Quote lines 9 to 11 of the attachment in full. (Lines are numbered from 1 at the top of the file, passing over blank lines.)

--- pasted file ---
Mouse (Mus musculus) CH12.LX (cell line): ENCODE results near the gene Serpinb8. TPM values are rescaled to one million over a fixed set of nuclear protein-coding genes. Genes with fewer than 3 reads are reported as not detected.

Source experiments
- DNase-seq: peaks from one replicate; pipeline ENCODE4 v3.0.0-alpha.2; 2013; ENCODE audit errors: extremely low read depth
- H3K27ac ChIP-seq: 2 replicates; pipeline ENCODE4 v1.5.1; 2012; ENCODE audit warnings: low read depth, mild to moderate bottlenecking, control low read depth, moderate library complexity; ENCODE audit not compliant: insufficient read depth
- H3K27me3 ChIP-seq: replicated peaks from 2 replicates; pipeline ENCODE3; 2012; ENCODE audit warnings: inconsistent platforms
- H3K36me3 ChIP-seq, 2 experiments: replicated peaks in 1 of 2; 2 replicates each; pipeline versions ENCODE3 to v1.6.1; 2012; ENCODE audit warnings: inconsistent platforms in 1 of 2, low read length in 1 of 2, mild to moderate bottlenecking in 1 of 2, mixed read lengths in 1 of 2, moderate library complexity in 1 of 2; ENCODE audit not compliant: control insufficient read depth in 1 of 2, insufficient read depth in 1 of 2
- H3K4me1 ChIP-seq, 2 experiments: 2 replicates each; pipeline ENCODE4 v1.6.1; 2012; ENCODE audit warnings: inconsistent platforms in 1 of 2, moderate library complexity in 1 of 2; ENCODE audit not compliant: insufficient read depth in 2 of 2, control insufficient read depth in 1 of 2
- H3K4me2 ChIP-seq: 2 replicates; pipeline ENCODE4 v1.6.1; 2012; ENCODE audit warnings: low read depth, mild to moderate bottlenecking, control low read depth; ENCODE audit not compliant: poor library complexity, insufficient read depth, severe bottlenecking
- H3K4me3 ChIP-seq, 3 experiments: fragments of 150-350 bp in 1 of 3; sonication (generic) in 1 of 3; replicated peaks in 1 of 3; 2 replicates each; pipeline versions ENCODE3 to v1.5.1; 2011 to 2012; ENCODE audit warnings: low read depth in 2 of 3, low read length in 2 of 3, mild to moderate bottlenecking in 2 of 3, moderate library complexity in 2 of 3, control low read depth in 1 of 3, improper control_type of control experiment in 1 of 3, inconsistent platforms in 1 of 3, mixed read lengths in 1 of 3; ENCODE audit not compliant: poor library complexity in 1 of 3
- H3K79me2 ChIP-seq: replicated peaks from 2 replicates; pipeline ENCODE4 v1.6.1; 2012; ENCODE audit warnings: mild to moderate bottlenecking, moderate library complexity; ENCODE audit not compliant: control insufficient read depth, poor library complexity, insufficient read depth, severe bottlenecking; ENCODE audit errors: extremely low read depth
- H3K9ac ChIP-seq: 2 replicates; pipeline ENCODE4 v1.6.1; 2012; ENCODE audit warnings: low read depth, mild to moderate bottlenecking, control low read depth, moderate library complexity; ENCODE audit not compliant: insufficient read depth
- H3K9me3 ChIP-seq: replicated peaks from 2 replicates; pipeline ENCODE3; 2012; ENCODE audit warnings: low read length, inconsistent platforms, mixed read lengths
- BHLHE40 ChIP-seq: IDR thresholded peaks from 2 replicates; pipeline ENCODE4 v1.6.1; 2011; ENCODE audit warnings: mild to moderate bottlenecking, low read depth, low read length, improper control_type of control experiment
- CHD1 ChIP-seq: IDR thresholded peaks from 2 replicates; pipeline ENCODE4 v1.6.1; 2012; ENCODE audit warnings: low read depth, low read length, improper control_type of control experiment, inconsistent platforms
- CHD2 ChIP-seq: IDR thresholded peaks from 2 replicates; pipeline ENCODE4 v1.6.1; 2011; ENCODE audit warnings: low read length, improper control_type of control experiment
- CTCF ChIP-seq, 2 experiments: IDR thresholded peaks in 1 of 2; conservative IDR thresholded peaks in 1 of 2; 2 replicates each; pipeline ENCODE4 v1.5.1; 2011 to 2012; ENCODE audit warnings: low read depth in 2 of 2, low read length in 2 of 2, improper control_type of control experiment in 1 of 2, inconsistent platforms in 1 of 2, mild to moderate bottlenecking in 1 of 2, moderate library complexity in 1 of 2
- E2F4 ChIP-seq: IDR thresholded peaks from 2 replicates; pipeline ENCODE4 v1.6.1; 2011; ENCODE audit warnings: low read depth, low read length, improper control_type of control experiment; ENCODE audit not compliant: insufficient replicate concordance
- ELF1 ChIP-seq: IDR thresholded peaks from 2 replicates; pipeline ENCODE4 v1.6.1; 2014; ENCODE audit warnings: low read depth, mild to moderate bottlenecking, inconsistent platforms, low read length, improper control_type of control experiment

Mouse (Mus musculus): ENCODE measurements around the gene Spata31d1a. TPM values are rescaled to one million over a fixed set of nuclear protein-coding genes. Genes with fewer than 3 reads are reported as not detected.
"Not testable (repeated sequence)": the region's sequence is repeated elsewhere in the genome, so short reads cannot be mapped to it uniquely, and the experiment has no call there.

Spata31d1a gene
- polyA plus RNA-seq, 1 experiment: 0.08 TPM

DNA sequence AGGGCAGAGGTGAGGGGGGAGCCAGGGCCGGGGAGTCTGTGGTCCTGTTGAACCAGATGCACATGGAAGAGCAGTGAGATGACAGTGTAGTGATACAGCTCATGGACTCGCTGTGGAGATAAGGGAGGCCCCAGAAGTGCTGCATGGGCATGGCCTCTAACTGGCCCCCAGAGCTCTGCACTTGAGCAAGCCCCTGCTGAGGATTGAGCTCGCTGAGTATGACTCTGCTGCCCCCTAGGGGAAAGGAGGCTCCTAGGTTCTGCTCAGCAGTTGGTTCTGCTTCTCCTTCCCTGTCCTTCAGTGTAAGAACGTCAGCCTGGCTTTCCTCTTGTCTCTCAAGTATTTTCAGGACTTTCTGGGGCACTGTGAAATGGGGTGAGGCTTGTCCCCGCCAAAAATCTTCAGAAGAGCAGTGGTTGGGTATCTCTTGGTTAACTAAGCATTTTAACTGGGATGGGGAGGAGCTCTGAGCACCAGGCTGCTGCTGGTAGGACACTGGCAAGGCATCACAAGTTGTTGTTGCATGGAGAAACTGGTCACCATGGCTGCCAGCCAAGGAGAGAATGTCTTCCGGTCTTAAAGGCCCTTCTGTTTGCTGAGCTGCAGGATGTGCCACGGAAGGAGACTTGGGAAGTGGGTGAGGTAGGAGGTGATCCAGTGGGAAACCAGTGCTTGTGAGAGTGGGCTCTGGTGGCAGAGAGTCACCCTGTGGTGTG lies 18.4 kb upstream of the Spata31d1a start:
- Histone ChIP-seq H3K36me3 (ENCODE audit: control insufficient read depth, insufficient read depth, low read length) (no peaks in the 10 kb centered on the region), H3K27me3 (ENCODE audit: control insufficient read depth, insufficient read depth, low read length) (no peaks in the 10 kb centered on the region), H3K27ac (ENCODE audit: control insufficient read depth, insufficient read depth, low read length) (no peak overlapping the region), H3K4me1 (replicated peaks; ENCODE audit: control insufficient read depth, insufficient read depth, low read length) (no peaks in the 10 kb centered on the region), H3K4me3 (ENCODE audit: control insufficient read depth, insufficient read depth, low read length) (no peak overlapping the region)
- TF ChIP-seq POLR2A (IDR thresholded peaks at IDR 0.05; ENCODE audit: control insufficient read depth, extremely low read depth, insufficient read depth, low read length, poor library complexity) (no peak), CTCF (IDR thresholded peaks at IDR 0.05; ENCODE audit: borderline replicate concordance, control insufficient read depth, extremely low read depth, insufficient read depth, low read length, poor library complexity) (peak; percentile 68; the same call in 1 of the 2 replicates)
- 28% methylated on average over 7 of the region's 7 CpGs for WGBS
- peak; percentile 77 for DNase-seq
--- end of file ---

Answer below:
- H3K4me3 ChIP-seq, 3 experiments: fragments of 150-350 bp in 1 of 3; sonication (generic) in 1 of 3; replicated peaks in 1 of 3; 2 replicates each; pipeline versions ENCODE3 to v1.5.1; 2011 to 2012; ENCODE audit warnings: low read depth in 2 of 3, low read length in 2 of 3, mild to moderate bottlenecking in 2 of 3, moderate library complexity in 2 of 3, control low read depth in 1 of 3, improper control_type of control experiment in 1 of 3, inconsistent platforms in 1 of 3, mixed read lengths in 1 of 3; ENCODE audit not compliant: poor library complexity in 1 of 3
- H3K79me2 ChIP-seq: replicated peaks from 2 replicates; pipeline ENCODE4 v1.6.1; 2012; ENCODE audit warnings: mild to moderate bottlenecking, moderate library complexity; ENCODE audit not compliant: control insufficient read depth, poor library complexity, insufficient read depth, severe bottlenecking; ENCODE audit errors: extremely low read depth
- H3K9ac ChIP-seq: 2 replicates; pipeline ENCODE4 v1.6.1; 2012; ENCODE audit warnings: low read depth, mild to moderate bottlenecking, control low read depth, moderate library complexity; ENCODE audit not compliant: insufficient read depth